Date: 13 February 2015.
Venue: Auditorium, Level 3, Merensky 2 Library, Hatfield Campus.
Presenters: Prof Willie Burger, Prof Henning Pieterse, Prof Molly Brown and Prof Andries Visagie.
RSVP: [email protected] by 12 February for refreshment purposes.
The title of André Brink’s 1992 novel, On the Contrary, could well serve as the motto for his whole oeuvre and indeed for his life. Protagonists who refuse to accept the way the world is structured are a constant feature in Brink’s novels. His protagonists invariably want to change the world, often against overwhelming odds. The resolve to say ‘on the contrary’, to say ‘no’ to the way the world appears to operate, requires strong and deep imagination. Brink’s novels have always evinced a marked emphasis on the role of creative imagination as a cornerstone of resistance, and in his essays too, notably Reinventing a Continent, the power of imagination is a recurring theme. Creative imagination is closely associated with the art of narrating, with stories.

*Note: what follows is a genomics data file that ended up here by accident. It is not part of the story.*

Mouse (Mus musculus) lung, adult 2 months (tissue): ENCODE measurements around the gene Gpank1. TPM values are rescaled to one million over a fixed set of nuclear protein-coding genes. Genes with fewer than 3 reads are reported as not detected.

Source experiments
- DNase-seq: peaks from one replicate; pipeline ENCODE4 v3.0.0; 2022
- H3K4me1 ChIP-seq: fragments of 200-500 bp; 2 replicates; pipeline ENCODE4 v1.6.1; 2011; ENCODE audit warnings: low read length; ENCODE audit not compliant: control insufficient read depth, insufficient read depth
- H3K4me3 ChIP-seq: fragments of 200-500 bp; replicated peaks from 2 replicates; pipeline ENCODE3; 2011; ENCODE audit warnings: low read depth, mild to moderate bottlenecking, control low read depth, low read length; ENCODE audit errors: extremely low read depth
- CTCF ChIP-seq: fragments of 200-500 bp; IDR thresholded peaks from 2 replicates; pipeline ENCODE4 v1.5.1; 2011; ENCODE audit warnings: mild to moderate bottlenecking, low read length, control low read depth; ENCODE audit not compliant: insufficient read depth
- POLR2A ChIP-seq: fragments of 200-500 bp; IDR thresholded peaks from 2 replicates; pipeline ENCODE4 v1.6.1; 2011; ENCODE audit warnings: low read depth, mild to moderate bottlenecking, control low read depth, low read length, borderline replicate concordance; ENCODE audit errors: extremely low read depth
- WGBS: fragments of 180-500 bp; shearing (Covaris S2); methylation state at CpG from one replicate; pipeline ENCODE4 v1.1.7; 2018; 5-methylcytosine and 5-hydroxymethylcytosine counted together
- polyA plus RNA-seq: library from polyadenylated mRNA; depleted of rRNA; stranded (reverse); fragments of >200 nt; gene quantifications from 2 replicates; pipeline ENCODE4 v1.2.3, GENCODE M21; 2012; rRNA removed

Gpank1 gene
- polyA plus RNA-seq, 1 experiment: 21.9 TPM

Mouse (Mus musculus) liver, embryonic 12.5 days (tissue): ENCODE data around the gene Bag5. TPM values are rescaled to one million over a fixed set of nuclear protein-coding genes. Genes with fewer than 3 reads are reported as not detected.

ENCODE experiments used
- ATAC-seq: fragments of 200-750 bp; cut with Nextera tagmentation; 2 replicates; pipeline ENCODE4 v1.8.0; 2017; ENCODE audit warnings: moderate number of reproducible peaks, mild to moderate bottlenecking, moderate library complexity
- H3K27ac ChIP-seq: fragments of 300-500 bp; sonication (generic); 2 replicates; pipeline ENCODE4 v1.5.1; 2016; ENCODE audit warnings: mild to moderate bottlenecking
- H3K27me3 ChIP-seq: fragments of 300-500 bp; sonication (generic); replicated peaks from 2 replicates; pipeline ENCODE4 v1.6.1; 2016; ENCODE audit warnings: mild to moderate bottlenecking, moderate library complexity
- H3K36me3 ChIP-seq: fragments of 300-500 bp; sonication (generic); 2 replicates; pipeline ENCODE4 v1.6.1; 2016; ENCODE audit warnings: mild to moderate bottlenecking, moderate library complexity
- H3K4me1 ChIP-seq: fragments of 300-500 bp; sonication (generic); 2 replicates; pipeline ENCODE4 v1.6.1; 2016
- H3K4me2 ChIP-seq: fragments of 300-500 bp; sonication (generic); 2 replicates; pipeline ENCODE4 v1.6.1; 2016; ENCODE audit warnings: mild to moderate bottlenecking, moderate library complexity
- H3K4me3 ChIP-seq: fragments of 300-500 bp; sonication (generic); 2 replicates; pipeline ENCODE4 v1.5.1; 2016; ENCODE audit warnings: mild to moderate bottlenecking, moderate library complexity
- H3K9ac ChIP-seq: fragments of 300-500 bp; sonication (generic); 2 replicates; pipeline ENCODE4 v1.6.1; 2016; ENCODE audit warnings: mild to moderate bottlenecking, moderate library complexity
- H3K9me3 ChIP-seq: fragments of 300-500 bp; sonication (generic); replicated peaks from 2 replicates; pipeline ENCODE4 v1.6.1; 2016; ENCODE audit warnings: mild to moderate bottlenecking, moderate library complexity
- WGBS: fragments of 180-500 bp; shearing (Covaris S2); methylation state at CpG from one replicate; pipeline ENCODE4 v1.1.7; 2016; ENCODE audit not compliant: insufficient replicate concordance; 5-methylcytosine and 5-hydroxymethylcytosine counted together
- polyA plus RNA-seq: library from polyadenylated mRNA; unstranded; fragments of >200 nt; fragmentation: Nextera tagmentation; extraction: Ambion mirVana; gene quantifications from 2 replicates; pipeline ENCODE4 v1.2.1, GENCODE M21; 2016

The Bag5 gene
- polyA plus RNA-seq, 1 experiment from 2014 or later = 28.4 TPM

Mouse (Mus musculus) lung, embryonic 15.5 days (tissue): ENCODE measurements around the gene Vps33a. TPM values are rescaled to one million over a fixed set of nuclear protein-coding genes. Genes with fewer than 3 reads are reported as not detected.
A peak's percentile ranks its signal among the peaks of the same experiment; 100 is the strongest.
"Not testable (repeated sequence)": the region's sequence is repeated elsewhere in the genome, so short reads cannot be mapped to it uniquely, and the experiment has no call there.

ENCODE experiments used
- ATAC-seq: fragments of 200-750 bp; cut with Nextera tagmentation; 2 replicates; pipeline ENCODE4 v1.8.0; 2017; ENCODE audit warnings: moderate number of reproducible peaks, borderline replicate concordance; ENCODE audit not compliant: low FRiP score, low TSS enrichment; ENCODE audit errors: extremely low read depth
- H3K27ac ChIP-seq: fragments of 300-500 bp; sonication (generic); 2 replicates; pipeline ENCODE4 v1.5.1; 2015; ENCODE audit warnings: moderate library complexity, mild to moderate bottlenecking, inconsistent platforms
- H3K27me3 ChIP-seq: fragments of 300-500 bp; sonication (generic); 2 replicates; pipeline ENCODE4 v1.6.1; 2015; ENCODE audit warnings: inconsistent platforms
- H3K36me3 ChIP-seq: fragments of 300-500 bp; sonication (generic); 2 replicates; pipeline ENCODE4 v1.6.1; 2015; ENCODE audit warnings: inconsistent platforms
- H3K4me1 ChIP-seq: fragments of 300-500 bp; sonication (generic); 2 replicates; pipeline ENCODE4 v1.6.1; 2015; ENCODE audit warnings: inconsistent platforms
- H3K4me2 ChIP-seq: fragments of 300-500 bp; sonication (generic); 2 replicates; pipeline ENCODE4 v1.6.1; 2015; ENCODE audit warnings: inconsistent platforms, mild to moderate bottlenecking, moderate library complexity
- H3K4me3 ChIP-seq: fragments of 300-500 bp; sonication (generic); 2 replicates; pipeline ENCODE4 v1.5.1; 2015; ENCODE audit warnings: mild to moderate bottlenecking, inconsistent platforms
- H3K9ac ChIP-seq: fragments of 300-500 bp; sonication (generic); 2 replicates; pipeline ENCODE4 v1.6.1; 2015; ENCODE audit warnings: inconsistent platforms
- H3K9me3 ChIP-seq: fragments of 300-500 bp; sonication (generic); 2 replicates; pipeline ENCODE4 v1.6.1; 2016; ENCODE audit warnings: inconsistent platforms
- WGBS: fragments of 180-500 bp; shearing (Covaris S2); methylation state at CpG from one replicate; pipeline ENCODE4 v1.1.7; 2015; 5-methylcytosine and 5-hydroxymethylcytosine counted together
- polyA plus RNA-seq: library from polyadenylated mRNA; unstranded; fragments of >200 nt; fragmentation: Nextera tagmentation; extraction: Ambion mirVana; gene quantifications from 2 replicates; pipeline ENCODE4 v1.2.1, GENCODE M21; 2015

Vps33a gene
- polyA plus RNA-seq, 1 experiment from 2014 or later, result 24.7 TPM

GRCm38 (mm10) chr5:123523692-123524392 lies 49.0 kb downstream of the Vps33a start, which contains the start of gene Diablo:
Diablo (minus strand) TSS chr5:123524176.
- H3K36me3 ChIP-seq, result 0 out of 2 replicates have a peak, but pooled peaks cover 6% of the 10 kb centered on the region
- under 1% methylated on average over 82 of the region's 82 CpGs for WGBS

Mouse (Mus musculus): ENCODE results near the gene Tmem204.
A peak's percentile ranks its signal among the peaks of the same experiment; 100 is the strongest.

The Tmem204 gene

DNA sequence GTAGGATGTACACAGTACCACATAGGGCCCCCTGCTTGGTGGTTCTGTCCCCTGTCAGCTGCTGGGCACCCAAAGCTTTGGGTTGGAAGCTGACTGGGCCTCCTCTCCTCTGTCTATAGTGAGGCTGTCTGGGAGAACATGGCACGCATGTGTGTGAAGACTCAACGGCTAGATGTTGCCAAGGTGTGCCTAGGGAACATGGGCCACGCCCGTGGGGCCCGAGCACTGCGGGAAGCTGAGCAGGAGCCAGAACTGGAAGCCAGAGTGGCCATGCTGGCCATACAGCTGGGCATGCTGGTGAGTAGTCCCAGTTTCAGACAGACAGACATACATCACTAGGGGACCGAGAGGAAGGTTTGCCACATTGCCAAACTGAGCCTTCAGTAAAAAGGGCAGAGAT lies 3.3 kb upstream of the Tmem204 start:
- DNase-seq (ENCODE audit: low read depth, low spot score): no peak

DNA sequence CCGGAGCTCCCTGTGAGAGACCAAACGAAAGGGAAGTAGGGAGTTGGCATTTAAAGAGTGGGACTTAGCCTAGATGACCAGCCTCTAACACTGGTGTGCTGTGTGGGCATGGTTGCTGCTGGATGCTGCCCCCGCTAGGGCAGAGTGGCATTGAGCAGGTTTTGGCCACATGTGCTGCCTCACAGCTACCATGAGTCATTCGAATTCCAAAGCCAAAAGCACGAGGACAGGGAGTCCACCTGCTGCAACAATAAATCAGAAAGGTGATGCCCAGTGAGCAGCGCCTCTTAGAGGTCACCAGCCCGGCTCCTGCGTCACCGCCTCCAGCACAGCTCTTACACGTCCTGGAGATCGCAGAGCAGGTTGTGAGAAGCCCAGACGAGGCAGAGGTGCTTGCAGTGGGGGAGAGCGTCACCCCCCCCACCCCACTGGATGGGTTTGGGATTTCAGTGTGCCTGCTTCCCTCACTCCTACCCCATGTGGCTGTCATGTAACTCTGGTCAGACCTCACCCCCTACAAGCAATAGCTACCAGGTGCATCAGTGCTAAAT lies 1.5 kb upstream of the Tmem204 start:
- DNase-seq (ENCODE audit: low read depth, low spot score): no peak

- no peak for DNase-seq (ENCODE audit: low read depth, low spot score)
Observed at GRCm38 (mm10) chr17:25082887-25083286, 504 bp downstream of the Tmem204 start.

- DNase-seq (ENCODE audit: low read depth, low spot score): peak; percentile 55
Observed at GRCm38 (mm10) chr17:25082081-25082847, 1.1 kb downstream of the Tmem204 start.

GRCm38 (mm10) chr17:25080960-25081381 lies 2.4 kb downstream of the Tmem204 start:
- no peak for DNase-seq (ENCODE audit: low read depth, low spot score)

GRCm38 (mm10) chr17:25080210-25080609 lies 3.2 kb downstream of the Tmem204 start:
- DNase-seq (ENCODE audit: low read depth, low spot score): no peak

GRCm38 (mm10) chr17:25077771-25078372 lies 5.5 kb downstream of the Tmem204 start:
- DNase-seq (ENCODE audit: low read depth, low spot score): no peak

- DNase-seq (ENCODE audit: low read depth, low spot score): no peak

The excerpt below, taken from Brink's last novel demonstrates this perfectly. The maid, Philida, insists that her name be entered in the Brink family Bible. French tries to explain that her request is unreasonable because only the names of white people are written in the front of the Bible:
The more I told her it was a book for white people only, the more she kept on: It’s just a lot of names, Frans, it says nothing of white people and slaves.
Philida, it doesn’t work like that, there’s nothing you or I can change
about it, this is just the way the world is.
Then we got to change the way of the world, Frans, she goes on nagging, otherwise it will always stay the same.
No, I keep telling her, some things just cannot be changed from the way
the LordGod made them.
Then we got to start changing the LordGod, she says.
You don’t know that man, I warn her. He’s a real bastard when it comes to making trouble.
I tell you that I want to be in that Book, she goes on.
I’m telling you, Philida, I keep insisting, it can’t be done and it won’t be done, and that’s the way it is.
Then give the pen to me, she says in a temper one morning, when all the
house people are busy outside, it is only her and me in the voorhuis. If you can’t
or won’t do it, I’ll do it myself. And she grabs the pen out of my hand.
(Philida, pp 37–38)
Join us to pay homage to this remarkable writer who helped us to reimagine our past in order to make the future possible.